5 things you learn by doing research in university (as told by Harvey Specter)

Megan Elliott, Sarita Reyes and Tanis Trainor

Senioritis is not a myth. Take it from three fourth-year Public Relations (PR) students: completing your last academic term is both exhilarating and terrifying. We’re dangerously close to entering the so called “real world” but, no matter how close we get, the learning never stops.

Research methods is one of the required courses for our degree. We decided to research the effectiveness of quotes in news releases and what influences a journalist’s decision to use a quote from a news release in his or her coverage. But, what we learned went far beyond the results of our study. Here are the five things you learn by doing research in university, as told by everyone’s favourite lawyer: Harvey Specter.

1. Chose your group wisely 

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Let’s face it: nobody likes group work. It’s the dreaded reality of university and the working world. When your professor reads the words “in groups” from the syllabus on the first day of classes, we all inevitably search the room for the perfect partner.

If there’s anything we’ve learned over the past four years, it’s that not all group projects have to be horrible. If you work with the right people they can be effective, rewarding and fun. Work with people you know you can rely on, and look for group mates who balance out your weaknesses. If you know the girl who sits next to you loves math (yes, those people do exist) ask her to join your group.

2. Debate is good

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Like Harvey, everyone has a personality, opinions, and maybe even a bit of an ego – not everyone sees criticism as constructive. We’re all nice people, and nobody wants to hurt a group mate’s feelings by criticizing his or her work, but it’s important to realize that multiple opinions and being comfortable enough to debate and defend those opinions is actually far better in the long run. A healthy, critical group environment allows for honesty and ends with a higher quality of work.

3. Work with your professor

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The Mount has an average class size of 23, which allows professors to give plenty of one-on-one time for group projects. Some students shy away from developing these relationships – don’t be one of them! Once you learn that professors actually enjoy student visits during office hours and sharing their experience (seriously, they love it, just ask), you can learn a lot. Our professor, Dr. Kushniryk, helped us develop our initial ideas into a useful research study which results that would be practically useful in our profession. She helped us and answered all questions with enthusiasm.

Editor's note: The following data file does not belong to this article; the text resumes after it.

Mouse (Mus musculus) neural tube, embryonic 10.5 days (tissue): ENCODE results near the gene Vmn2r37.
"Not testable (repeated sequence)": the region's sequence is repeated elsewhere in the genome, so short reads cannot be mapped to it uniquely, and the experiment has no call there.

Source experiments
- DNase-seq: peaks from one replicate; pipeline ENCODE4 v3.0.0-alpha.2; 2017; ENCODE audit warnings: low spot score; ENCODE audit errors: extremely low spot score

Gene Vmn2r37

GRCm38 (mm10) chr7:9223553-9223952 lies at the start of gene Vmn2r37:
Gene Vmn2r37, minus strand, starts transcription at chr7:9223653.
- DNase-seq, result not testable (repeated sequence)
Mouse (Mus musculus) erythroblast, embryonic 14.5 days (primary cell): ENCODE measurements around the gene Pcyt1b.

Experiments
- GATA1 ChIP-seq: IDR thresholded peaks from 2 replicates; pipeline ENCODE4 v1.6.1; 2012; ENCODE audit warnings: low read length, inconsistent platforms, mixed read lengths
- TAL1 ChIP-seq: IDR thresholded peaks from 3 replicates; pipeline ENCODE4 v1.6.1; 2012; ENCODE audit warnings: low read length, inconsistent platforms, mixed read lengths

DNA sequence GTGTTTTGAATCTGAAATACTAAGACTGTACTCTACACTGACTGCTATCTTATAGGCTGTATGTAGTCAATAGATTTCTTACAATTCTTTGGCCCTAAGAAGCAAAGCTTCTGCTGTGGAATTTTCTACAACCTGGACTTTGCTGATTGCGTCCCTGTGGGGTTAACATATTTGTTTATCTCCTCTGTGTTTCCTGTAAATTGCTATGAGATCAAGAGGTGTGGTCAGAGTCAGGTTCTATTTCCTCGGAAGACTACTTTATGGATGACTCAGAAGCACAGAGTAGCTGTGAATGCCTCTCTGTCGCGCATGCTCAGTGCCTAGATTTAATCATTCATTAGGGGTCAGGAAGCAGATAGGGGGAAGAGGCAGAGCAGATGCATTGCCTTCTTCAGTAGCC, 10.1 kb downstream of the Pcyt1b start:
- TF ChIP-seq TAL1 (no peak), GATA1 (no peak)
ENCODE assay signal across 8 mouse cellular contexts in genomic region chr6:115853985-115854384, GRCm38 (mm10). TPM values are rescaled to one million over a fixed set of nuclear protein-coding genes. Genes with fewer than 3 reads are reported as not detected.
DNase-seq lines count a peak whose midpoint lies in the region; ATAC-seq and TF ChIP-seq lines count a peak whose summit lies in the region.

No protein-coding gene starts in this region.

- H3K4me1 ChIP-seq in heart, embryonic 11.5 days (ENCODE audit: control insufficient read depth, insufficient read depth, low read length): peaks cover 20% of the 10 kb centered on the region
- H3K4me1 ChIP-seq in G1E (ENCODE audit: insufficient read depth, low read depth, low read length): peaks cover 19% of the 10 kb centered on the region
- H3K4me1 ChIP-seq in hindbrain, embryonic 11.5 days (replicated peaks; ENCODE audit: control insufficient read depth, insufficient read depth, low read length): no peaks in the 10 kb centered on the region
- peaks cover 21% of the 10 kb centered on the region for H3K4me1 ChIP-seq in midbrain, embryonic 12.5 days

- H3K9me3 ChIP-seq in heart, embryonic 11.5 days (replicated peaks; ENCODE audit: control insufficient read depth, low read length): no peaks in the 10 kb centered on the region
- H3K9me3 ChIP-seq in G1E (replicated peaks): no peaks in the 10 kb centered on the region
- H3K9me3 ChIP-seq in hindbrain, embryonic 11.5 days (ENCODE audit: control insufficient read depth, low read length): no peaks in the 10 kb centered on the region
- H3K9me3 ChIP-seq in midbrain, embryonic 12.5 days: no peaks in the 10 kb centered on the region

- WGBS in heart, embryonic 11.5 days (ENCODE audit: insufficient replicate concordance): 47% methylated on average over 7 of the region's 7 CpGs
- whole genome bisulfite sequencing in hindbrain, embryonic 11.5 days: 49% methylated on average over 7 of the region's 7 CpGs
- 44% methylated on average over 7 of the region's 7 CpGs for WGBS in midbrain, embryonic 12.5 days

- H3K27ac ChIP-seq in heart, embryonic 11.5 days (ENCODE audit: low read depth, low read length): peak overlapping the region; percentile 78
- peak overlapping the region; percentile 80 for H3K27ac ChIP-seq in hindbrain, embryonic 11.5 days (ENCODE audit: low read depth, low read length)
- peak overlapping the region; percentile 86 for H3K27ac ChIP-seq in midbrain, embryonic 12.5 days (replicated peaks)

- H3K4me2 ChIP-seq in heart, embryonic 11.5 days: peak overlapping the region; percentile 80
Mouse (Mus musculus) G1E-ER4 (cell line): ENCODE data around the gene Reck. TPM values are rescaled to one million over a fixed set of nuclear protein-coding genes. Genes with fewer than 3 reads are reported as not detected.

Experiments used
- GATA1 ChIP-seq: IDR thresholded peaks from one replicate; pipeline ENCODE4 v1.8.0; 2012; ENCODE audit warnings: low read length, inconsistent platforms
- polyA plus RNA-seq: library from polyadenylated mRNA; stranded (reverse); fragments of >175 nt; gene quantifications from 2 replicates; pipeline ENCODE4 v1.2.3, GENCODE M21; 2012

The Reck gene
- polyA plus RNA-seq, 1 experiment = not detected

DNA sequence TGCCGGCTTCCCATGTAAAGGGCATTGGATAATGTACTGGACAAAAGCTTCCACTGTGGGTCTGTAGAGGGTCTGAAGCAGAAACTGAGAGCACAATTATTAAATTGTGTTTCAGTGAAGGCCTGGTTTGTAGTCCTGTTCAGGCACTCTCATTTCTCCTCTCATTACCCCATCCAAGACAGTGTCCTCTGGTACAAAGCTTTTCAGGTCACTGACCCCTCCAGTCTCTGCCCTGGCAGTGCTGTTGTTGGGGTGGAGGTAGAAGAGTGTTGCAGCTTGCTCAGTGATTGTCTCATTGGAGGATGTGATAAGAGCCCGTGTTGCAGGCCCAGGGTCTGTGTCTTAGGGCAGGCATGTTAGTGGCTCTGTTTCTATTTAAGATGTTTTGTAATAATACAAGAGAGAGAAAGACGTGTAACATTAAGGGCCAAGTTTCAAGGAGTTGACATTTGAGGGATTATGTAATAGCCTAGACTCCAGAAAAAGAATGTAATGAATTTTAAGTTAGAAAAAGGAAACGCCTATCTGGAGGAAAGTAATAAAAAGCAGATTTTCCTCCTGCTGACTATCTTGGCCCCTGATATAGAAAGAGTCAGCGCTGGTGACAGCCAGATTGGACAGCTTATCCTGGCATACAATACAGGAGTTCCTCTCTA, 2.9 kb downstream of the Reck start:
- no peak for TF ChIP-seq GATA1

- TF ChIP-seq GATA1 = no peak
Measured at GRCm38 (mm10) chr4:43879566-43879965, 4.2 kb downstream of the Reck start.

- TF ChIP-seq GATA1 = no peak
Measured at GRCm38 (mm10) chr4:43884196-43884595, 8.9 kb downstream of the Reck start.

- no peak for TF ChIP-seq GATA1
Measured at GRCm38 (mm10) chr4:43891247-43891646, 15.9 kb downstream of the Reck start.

Bottom line: professor’s aren’t scary and they want to see you succeed, so don’t be scared to ask for help.

4. Always have a plan B

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No matter how carefully you craft your research methodology, you should always come up with a plan B. In our case, the reason for plan B was #Snowmaggedon. Right in the middle of our data collection, Halifax essentially shut down for two whole days. While we tried to find media coverage from news releases, Halifax media was taken over by stories about the “Juan-abe” storm and business closures.

We had about two days to come up with a plan B, and ended up shifting from a proactive study with a Halifax focus to a retroactive study with an Ottawa focus. Word from the wise: have a plan B ready right from the beginning. Your last semester will be busy and stressful enough without having to come up with great ideas under pressure.

5. There’s no magic formula for the perfect news release quote

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Of course, we can’t tell you what we learned without including the results of our research! We wanted to figure out how often journalists use quotes from news releases instead of finding their own, and what influences that decision. Basically, we wanted to see if there was a formula for the “perfect” news release quote.

To do that, we looked at Ottawa-focused news releases and asked questions about each quote: Who is the spokesperson?; Are they internal or external?; Are they a high-level spokesperson, like a CEO, or a low-level level spokesperson, like an employee?; How long is the quote?; Does the quote use any industry jargon? What about clichéd language? Then, we then scanned six Ontario-based media outlets to see how often each quote was reprinted.

Our goal was to do some fancy statistical tests to get numerical proof of which factors influence a quote’s chance of being used in coverage. We say “our goal” because we didn’t end up with enough data to actually do those fancy tests. In the end, not one of the 46 quotes were used by journalists (and yes, we were surprised… and slightly disappointed). So, based on our results, it turns out there is no magic formula for a perfect quote.

Of course, no two research studies are the same and you might have a completely different experience. We hope these tips will make your first research experience a whole lot smoother.